Sponsored By

Philips Continues to Ride the Recall Rodeo

Not for the first time (or second, or third), Philips is yet again embroiled in CPAP device issues, this time pertaining to its DreamStation 2 machine.

Katie Hobbins

November 29, 2023

4 Min Read
DreamStation 2
Image courtesy of Philips

Adding additional wounds to Philips bruising few years dealing with its major recall of CPAP and BiPAP machines, a new issue has arisen in a swath of its CPAP machines not included in the 2021 notice.

FDA today released a safety communication warning consumers about signs of overheating in CPAP machines after Philips turned over 270 medical device reports (MDRs) that complained of thermal issues with the DreamStation 2 CPAP machine, some of which detailed patient injuries like burns. The 270 MDRs were received between Aug. 1, 2023, and Nov. 15, 2023. This is compared to fewer than 30 MDRs received about the device in the previous three years.

“Philips Respironics filed these approximately 270 reports over the last three months which cover a three-year period following a retrospective review of possible thermal complaints related to DreamStation 2 since the launch of the product,” a Philips representative told MD+DI.

The safety communication detailed reports of fire, smoke, burns, and other signs of overheating while people were using the device. The exact cause of the thermal issues is still under investigation by the company and FDA, with the agency noting that a possible underlying cause could “be related to an electrical and/or a mechanical malfunction of the machine, which may cause it to overheat in certain situations,” according to a press release.

FDA is continuing discussions with Philips on mitigation strategies for the safety issue and offered recommendations for patients, caregivers, and healthcare providers. Following the devices’ user manual, FDA said to make sure customers are placing CPAP machines on a firm, flat surface and keeping it away from carpet, fabric, or other flammable materials. It’s important to carefully clean the machine, they said, and to empty its water reservoir. To reduce the risk of burns, it is also recommended to let the CPAP machine’s heater plate and water tank cool for about 15 minutes before removing the tank as burns may occur if the heater plate is touched, or a customer comes in contact with heated water or the humidifier water tank pan.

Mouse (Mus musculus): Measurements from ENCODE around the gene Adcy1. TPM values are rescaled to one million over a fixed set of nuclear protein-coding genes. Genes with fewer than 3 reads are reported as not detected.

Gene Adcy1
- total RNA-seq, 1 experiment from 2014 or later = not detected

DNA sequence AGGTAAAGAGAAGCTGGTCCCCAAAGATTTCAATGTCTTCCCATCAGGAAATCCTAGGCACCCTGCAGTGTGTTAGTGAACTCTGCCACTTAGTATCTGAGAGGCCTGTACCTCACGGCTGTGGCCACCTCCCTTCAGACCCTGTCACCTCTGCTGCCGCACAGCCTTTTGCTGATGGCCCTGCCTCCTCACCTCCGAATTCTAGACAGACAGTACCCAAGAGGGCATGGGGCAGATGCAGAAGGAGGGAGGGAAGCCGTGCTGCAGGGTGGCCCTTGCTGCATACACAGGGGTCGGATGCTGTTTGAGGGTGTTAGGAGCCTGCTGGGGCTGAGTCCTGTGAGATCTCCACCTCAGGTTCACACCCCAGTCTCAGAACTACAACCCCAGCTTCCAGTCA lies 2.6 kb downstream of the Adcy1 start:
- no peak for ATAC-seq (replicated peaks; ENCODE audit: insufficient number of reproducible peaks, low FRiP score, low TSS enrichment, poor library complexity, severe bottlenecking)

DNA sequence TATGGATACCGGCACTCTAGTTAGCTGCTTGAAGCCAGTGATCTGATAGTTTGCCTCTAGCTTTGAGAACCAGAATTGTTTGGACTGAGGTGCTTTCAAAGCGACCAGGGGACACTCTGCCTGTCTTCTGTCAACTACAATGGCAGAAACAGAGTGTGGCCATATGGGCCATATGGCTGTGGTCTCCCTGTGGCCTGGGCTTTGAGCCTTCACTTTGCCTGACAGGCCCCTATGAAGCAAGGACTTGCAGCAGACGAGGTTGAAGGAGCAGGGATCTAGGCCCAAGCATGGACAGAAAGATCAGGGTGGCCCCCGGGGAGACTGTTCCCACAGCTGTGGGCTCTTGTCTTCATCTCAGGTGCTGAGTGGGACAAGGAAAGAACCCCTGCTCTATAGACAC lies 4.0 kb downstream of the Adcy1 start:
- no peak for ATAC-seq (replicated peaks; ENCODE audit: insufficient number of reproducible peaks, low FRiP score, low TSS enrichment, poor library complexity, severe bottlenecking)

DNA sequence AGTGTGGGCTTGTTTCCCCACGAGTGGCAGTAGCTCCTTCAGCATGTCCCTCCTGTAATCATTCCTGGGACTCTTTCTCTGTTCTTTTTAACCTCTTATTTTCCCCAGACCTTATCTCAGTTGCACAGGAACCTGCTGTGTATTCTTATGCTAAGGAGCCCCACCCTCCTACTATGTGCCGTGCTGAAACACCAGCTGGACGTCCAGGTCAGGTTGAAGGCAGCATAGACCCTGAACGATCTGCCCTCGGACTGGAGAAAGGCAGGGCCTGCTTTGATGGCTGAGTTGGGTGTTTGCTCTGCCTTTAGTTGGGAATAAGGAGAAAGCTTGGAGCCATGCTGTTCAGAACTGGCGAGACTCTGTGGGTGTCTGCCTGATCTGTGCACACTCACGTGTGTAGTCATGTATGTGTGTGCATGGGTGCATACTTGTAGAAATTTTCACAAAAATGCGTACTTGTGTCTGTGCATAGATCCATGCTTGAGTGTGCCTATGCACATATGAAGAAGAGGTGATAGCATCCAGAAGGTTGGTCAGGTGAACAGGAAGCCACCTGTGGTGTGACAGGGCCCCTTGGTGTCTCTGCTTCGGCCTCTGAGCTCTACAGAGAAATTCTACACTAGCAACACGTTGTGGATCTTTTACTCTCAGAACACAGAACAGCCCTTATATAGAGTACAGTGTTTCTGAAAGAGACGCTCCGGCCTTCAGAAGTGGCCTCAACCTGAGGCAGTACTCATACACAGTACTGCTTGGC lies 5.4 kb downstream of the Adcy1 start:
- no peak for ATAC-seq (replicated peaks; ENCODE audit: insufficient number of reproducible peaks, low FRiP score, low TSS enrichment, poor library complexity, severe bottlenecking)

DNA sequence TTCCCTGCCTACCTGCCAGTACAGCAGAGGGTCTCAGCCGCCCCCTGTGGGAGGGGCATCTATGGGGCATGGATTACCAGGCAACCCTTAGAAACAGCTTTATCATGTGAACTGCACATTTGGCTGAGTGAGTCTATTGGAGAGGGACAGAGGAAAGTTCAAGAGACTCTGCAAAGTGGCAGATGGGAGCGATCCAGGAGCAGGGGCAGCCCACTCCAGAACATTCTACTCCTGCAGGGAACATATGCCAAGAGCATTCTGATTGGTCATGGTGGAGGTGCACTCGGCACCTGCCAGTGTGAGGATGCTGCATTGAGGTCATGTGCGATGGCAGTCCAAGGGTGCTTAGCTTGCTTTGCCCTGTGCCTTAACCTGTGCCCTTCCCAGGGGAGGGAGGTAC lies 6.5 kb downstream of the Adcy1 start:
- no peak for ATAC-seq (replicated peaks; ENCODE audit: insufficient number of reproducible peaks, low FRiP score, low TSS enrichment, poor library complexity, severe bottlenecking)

The safety communication also noted not to use the machine and unplug it if there is a burning smell, smoke, or any unusual odors present, if there is a change in the appearance of the machine, unexplained changes to its performance, water has spilled into the machine, or there are unusual sounds coming from the machine.

Currently, patients can continue to use the millions of DreamStation 2 devices that remain on the market as long as safety instructions are followed. “Philips Respironics conducted review and analysis regarding reports of the possible thermal issues in accordance with its regulatory processes,” Philips said in a statement. “The devices can continue to be used provided that the safety instructions in the instructions for use for the DreamStation 2 sleep therapy device are followed.”

The DreamStation 2 devices were not included in the company’s ongoing CPAP and BiPAP recall which began in 2021 and is still ongoing. However, the device was sent out in specific cases as a replacement for those recalled devices. Additionally, FDA said that the thermal issues detailed in the DreamStation 2 recall don’t seem to be caused by the silicone foam used to muffle sounds and vibrations in certain devices.

The issue of foam relates to the 2021 recall, which was centered on the use of a different foam, made up of polyester-based polyurethane, which was found to be at risk of breaking down over time and potentially releasing chemicals and debris into a user’s airflow. The DreamStation 2 device is the successor of the DreamStation 1, which used the problematic foam.

“We share the public’s concerns regarding the new and continued safety issues of CPAP machines and certain recalled medical devices manufactured by Philips,” said Jeff Shuren, MD, JD, director of FDA’s Center for Devices and Radiological Health, in the agency’s press release. “Addressing these safety concerns remains a top priority for the FDA.”

After the news was announced, Philips saw a major hit to its shares — a decrease of more than 6%.

Philips, however, is not new to the recall rodeo. Since the beginning of the years-long CPAP and BiPAP recall process, the company has seen multiple other recalls — including on its reworked machines — as well as US Department of Justice discussions, a French investigation, a 70% plunge in its market value, and two rounds of layoffs which cut over 10,000 jobs collectively.

The company said it continues to work with FDA to ensure patient safety. “Philips Respironics’ number one priority is patient safety and quality,” a representative told MD+DI.

About the Author(s)

Katie Hobbins

Managing Editor, MD+DI

Katie Hobbins is managing editor for MD+DI and joined the team in July 2022. She boasts multiple previous editorial roles in print and multimedia medical journalism, including dermatology, medical aesthetics, and pediatric medicine. She graduated from Cleveland State University in 2018 with a bachelor's degree in journalism and promotional communications. She enjoys yoga, hand embroidery, and anything DIY. You can reach her at [email protected].

Sign up for the QMED & MD+DI Daily newsletter.

You May Also Like